According to the Totally Real documentation I signed when I volunteered my time for Daily Worker Placement, I am contractually obligated to write a “Best of the Year” list. I do enjoy writing these types of pieces, but I want to do things my way. This is not going to be a “Top 5” or anything, but more of a random mix of board game topics so I can talk about what I want to!
Best Board Game of the Year (By Default): Bohnanza: 25th Anniversary Edition (2022)
What determines what’s eligible for a “best of [Given Year]” list? A lot of people will argue that it’s new releases that are marked for that year. But, what does “new” even mean? This version of Bohnanza, a game originally released in 1997, has a collector’s coin, a postcard with Uwe Rosenburg on it, and a whole new bean type. That’s new enough for me to squeeze in another chance to spread the praises of Bohnanza.
See? A metal coin and two postcards! It’s a whole new game!!
Bohnanza, for those of you living under a beanfield-sized rock, is a game about trading beans. You start the game with a handful of beans of all shapes and sizes, and on your turn you must play beans from the front of your hand, and you cannot ever arrange the beans you have in your hand of cards. This means if your play area of two bean fields are full, and no cards in your hand match those beans, you must either harvest those fields, sometimes way before they’re ready to be harvested, or you can trade the beans in your hand to your opponents to let the bean albatross you have in your hand fly away.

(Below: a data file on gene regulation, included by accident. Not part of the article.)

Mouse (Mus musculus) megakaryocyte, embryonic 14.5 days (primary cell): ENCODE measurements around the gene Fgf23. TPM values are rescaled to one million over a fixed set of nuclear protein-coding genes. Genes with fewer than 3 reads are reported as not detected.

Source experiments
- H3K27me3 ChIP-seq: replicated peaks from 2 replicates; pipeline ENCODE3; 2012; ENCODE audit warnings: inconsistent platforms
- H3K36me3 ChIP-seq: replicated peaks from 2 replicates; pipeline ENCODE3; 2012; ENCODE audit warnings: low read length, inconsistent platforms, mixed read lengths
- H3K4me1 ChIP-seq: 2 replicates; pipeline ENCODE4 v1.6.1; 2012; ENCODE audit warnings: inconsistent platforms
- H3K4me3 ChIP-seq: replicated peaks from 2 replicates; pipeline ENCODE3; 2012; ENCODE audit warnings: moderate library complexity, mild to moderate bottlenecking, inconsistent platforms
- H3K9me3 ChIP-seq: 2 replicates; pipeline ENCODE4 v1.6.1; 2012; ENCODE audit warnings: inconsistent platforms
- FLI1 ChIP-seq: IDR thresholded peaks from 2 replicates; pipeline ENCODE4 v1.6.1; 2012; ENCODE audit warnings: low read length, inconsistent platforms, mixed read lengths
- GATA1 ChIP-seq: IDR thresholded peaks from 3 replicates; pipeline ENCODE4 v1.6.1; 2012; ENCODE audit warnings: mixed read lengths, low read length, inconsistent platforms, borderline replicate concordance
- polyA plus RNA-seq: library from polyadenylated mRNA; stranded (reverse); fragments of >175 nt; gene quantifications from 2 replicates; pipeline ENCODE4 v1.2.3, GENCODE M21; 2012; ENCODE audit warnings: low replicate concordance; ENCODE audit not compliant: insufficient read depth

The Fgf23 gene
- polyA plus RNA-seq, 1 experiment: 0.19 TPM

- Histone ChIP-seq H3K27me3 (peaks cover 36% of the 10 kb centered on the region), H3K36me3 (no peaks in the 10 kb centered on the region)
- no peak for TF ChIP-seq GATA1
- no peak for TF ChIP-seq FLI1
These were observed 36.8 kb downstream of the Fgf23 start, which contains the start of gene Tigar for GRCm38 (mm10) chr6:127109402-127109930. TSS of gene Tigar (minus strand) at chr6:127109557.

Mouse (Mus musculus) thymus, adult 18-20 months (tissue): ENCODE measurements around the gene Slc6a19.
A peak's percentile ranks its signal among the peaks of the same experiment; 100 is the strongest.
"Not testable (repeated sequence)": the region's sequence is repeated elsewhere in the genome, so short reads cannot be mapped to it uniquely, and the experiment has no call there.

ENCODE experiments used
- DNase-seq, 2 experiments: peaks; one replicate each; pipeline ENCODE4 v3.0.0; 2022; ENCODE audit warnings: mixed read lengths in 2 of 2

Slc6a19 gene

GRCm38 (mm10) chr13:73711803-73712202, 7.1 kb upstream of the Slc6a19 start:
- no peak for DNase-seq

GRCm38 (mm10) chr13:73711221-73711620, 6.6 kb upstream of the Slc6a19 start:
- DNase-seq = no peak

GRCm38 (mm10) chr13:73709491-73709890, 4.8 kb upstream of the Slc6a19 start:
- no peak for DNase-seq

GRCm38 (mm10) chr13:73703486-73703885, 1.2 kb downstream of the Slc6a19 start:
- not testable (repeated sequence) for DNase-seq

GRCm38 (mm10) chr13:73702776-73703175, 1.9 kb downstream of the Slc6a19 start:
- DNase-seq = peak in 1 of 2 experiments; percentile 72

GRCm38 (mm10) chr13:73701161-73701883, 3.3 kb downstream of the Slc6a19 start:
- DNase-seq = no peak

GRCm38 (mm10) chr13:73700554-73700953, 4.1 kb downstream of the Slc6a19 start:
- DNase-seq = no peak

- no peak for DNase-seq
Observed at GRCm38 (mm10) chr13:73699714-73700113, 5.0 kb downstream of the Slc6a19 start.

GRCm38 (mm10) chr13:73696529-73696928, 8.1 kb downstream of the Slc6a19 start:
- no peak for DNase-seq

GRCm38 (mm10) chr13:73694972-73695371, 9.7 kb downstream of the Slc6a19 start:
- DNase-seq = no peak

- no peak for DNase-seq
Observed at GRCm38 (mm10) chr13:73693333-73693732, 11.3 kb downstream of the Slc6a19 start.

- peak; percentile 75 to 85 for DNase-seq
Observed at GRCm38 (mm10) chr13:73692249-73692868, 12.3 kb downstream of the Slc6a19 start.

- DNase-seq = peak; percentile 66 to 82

Bohnanza is a perennial classic for many reasons, but mainly due to its simplicity. The rules are so simple that the previous paragraph has most of them covered. That’s important to get a family-weight game to reach enormous heights, but not the end-all-be-all factor. Because the rules are so simple, they get out of the way so you can focus on dumping your Green Beans on your grandma so you can win the game, instead of asking “wait, which phase of the moon gives me a +1 bonus to Stink Bean production?” If you have not played Bohnanza, this is easily the version you should play. Especially for that sick Uwe merch.